Interestingly nearly all the faces in the frescoes we saw in Cappadocia had been scratched out. Initially I suspected an enthusiastic vandal with OCD, but hubbie sensibly pointed out it would have been done by Muslim Turks after the Christians had left, since Islam forbids an image of Allah incarnate to be depicted in any form. Including people and their faces.
Some of the highest painted ceiling frescoes were left untouched, presumably they just didn’t have a tall enough ladder. Talk about half a job!
Just before reaching the valley we’d driven past a load of ugly institutional prefab huts, looking more like a refugee camp than a place of permanent habitation. Turns out the government in their infinate wisdom deemed Soganli village too dangerous to live in due to a landslide in the 1990s, and had ordered the inhabitants to leave. Supposed to be ‘temporary’, the huts are still there today, and the inhabitants forgotten. A couple of families have rebelled and moved back into the valley (which doesn’t look more dangerous than anywhere else!), and are enjoying the solitude of the pretty village and the occasional trade from passing tourists.
We all obliged by eating a hearty lunch at Soganli Restaurant, one of the best meals we had in Turkey! Being the only patrons it was perfect sitting out in the sun at long tables covered with delicious dishes. And we couldn’t complain about the view. No-one really wanted to leave, but an underground city was calling us from the depths.
Derinkuyu Underground City
So we’ve seen caves, fairy chimneys and even cave churches, but even more mind-boggling are the underground cities hidden deep in Cappadocia’s rocky foundations. There are thought to be over 100 in the area, with only 36 excavated to date. These cave cities initiated by the Hitties many moons ago were expanded over the centuries by different civilisations, all for the same purpose, protection from invaders.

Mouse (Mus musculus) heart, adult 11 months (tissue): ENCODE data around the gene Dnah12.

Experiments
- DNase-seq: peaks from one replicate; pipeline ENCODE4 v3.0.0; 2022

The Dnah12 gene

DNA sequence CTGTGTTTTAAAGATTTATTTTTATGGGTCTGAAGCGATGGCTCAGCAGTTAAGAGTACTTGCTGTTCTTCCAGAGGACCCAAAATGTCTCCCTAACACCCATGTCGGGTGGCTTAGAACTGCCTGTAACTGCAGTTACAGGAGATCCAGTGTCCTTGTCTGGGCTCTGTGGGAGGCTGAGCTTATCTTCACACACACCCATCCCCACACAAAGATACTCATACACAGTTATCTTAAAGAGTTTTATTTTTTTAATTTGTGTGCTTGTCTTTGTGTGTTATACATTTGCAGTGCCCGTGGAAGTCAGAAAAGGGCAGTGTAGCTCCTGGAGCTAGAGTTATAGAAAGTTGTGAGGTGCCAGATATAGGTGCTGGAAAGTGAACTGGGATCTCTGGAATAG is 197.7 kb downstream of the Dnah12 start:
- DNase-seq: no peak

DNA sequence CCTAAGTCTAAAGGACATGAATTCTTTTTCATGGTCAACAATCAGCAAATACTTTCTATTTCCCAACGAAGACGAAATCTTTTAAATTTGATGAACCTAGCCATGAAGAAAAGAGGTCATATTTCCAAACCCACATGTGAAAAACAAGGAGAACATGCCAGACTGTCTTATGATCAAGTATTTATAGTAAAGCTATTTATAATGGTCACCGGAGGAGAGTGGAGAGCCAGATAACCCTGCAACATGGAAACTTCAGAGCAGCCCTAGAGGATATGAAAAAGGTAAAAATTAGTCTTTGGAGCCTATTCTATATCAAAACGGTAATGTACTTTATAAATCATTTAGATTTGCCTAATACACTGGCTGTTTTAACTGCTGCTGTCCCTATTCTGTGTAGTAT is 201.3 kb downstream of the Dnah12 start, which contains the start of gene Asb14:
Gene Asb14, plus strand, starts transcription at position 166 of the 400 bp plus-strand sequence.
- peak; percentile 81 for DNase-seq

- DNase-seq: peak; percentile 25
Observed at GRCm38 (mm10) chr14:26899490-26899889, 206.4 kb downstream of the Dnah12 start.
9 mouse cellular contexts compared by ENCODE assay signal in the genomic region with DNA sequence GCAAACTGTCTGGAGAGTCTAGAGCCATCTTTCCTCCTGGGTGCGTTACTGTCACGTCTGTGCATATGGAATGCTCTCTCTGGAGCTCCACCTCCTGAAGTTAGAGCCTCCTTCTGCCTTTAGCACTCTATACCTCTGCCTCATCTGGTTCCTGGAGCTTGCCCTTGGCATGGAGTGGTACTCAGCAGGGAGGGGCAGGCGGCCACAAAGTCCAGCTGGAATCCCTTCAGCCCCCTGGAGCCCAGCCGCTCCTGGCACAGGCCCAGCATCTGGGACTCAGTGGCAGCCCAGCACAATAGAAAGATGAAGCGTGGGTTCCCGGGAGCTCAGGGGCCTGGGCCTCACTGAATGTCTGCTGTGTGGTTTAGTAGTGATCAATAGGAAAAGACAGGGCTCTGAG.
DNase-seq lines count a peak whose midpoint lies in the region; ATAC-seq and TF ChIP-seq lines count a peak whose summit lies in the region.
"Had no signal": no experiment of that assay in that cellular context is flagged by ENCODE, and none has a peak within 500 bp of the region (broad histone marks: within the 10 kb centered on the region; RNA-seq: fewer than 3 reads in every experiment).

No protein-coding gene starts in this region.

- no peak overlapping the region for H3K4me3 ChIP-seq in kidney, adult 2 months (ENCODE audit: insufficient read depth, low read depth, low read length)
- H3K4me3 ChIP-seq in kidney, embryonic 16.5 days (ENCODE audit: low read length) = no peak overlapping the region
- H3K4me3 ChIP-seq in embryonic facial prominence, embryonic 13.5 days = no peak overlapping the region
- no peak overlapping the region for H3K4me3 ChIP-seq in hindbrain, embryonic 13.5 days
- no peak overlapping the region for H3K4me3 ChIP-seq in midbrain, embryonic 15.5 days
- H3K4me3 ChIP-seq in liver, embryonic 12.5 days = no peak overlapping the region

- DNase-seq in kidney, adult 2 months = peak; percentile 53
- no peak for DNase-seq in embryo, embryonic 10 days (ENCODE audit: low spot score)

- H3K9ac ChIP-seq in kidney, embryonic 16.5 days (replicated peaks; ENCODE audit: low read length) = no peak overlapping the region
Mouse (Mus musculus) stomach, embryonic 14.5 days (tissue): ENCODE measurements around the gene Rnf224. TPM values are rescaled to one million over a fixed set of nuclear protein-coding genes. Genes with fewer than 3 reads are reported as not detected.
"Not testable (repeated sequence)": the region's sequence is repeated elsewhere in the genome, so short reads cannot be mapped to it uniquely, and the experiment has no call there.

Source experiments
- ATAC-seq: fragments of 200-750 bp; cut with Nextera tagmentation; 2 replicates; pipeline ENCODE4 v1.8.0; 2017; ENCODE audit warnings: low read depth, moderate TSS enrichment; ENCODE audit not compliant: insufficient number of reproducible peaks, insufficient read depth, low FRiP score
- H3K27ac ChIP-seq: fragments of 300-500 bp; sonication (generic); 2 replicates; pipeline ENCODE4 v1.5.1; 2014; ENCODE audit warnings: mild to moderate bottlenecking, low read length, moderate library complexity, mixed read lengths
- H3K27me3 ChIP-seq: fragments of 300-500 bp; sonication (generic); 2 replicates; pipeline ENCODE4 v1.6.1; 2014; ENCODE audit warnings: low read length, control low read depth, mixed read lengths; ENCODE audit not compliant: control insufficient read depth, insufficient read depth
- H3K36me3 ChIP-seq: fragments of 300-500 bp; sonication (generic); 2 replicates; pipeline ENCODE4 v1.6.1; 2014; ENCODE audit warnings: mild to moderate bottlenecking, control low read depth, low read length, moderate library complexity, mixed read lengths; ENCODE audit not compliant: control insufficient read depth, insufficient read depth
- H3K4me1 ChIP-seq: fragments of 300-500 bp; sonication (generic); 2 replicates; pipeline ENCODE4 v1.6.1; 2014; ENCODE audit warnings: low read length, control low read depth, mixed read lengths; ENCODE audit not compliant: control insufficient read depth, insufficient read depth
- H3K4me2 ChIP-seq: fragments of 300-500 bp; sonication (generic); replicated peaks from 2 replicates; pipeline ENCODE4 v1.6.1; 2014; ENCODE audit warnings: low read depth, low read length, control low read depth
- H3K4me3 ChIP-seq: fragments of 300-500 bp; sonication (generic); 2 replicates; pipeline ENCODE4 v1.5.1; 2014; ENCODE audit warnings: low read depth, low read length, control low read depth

Derinkuyu is the deepest underground city at 85m, with 8 levels, 7 of which are accessible to the visitor. There is pretty much everything you’d expect to find in order to support the inhabitants, including churches, stables, kitchens, storage rooms, and even missionary schools.
It was fun if a little cramped to explore the dark tunnels. Some of the narrow passages down to the deeper levels had us all walking hunched like frogs, not least hubbie who was several inches taller than the rest of us. Would’ve certainly made it harder for any attackers, in much the same way as English castles being built with spiral stairs giving the advantage to a right handed swordsman defending from above.
Personally I think the stink coming from the cattle caves on the upper levels (which were also used as a toilet by the inhabitants!) would be enough to put off any potential attackers. The builders were crafty in their deception, disguising air holes to look like wells from above, and ensuring all chimney funnels were staggered and disjointed so the smoke from cooking fires dispersed above ground less obviously.
They used large mill stones (created underground as they were too large to have fitted through the tunnels) to block up entrances, and dug pits in the floor that would’ve ended badly for an enemy stumbling around in the dark, but the most igenious and clearly very necessary addition to this underground city was the winery (left), complete with all facilities and storage to ensure they never went thirsty and to while away the long dark days and nights.